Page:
I completely agree with the above. Having worked at the Apple Store in the past, I can tell you being honest about what happened can get you better help than not. That is not to say you will automatically get a "customer service" swap out. But insisting on lying when the Mac/iPod Genius can clearly see the obvious damage (they do this stuff for a living, they know), or even being extremely rude and disrespectful, is just going to make it less likely that the person will go beyond Apple's established warranty/replacement policies and do a swap out for you for something that's not covered.
Just remember the person on the other end isn't dumb, and they generally know what they're doing (either technically or what Apple's policies on replacements are). I just wish more people would think about the other person being also human before going off on them for something it's not their fault.
More importantly for me, this incident highlights the problem with Kindle. I guess you don't really own anything you buy, and you're subject to the whims of the publisher. At least with a paper book or even say a PDF, you have the copy (eletronic or physical) in a means you can control.
I was contemplating about buying a Kindle but this incident, puts it on the backburner for me. Instead I'm going to wait for a device that I can control, and avoid an e-Book store like Kindle has.
I really hope all electronic content stores aren't headed in this direction. I understand publisher/content owners rights but if a vendor can control what is removed from my device how soon until a book, music, video, electronic format, appears and it upsets a lot of people to the point where a government or company caves in and gets it censored. At that point, imagine people who aren't offended by the content having a device like Kindle that removes the censored content that wasn't offensive to these people. Maybe an alarmist thought, but a scary one.
Also if the subscription meant the option to watch a full series without commercial interruption that would be great too.
I have to admit the only reason I downloaded a few Stargate episodes was because I didn't have a TV set I could watch it on. If instead I had the option to pay a minimal monthly fee and pick and choose the shows I wanted to watch with the plus of seeing the show the day it aired, I would have had zero desire to download anything. As it was, a few times I downloaded something, there were no sound or special effects added in, and many times I opted to just buy the video off iTunes, due to the quality of the content. A subscription fee on the range of $10-$15 month would be nice. Anything more, good luck with that Hulu, I'd rather just buy DVDs and episodes of iTunes.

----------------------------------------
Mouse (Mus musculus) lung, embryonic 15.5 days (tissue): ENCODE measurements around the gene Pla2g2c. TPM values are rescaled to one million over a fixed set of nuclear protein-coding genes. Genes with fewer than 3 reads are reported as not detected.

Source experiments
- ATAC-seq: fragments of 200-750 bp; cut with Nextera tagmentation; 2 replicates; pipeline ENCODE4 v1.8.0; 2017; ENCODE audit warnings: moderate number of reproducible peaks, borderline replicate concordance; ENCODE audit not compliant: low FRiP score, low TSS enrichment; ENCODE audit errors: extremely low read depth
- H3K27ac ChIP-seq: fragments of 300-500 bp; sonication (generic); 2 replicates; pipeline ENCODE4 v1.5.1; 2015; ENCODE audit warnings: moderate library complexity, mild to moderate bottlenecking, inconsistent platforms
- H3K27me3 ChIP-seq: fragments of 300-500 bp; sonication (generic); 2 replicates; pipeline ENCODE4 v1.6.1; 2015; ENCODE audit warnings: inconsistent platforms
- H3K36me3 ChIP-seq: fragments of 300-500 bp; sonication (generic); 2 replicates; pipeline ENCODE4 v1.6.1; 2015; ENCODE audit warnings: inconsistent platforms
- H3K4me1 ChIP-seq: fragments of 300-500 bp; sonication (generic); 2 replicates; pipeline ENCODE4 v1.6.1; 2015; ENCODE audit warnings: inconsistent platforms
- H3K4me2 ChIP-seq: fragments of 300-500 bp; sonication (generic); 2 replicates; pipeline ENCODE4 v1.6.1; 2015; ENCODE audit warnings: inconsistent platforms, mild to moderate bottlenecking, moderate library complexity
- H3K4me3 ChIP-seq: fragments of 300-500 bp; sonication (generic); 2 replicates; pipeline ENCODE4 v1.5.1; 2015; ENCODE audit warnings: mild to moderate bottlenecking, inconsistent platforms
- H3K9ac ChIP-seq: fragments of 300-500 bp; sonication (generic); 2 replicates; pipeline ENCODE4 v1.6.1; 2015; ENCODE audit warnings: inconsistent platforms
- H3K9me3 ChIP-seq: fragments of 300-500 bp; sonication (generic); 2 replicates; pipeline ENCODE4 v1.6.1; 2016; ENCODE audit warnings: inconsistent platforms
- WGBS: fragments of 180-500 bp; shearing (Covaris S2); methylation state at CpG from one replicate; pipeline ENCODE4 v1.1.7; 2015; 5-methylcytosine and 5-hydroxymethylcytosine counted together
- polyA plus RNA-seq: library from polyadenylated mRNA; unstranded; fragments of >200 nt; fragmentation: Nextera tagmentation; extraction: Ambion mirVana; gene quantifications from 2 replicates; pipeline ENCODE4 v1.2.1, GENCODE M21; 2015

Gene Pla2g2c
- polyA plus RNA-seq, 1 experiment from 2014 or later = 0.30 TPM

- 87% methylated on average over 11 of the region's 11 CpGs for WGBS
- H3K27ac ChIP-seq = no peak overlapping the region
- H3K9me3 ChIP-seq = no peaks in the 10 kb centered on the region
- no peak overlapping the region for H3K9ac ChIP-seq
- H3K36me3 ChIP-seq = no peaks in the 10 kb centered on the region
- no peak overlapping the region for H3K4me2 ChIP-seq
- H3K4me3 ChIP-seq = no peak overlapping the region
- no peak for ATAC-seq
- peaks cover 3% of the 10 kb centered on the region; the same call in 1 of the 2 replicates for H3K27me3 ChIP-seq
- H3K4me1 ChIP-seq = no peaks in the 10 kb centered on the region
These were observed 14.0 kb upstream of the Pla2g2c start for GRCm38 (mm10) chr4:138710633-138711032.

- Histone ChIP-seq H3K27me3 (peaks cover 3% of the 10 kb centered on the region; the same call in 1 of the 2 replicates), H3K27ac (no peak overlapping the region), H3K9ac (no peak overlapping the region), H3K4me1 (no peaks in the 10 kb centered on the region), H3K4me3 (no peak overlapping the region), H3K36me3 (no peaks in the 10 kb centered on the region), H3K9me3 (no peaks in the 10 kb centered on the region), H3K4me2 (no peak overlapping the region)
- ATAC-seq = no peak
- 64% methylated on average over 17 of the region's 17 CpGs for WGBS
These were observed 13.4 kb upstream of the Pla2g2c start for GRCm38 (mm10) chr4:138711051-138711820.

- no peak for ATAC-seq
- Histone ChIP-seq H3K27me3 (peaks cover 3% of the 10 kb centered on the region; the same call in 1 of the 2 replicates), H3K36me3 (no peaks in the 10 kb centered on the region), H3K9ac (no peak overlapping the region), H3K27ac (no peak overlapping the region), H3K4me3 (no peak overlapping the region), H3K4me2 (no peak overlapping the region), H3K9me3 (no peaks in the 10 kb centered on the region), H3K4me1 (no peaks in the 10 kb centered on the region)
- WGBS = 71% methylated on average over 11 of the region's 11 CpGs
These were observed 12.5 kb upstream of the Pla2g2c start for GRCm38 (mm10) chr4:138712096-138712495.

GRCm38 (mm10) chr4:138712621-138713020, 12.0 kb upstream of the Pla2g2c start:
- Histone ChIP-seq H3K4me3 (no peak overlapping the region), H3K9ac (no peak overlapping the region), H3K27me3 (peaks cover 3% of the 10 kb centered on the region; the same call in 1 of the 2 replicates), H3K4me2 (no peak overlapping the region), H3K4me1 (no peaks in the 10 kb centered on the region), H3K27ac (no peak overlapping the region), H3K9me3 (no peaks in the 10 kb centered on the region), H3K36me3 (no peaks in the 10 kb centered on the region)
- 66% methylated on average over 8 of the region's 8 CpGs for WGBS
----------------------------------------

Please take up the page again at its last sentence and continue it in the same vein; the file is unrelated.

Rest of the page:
Why did this make it here? There's plenty of forums out there that will answer this question. This is pretty basic stuff that can be answered in other places.
Is this the "Dumbing Down of Slashdot" I keep hearing about?
It took me a minute to get the answer to the question on google...by doing a search (shocking right?)
I agree with the above comment.
Working at a small company, this is exactly what I'd do: Write out a report/memo explaining the situation to management, the solution and benefits of that solution (we get better support/blah) vs. downsides of not doing anything (incompatibilities with future updates of that software/inability to effectively deploy security fixes/additional downtime if box with only piece of that software goes kaput).
Unfortunately, given your case you're in what I call "clean up" mode, where someone less competent than you had the trust of management. If management cares at all this would be your opportunity to shine and show them you're looking out for their best interest.
...about unexpected side effects of Human entanglement...
Would it be a love story?
Kidding aside not sure if it makes any sense for a cautionary tale as my understanding of this is quite limited.
Great idea for a pickup line for those geeks who may be in law enforcement after this law goes into effect!
Excuse me ma'am. I see you're talking on your cell phone. I will ask you to take a picture of me so that I may ascertain whether your phone is "Camera Phone Predator Alert Act" compliant. *wink* Here's my number *wink*
More than likely, I can see MS having a hard time with vendors implementing it right, and perhaps simply going up to Jobs and saying "hey you got an iPhone that uses ActiveSync...let's extend that partnership we'll give you a special license deal on this tech - here's what we have in mind for uses with your device - make it happen and we'll take some percent of your profits" and Apple saying "neat, sure - let me see what we can cook up".
Even if Apple and Microsoft compete on several fronts now, when it comes to making money and business sense I'm sure both of the know when to partner up to make something cool even better - if it make sense.
Though I guess it's more fun to imagine some Microsoft vs Apple duel going on where they winning party is the company you like the most.
Logic is a pretty flower that smells bad.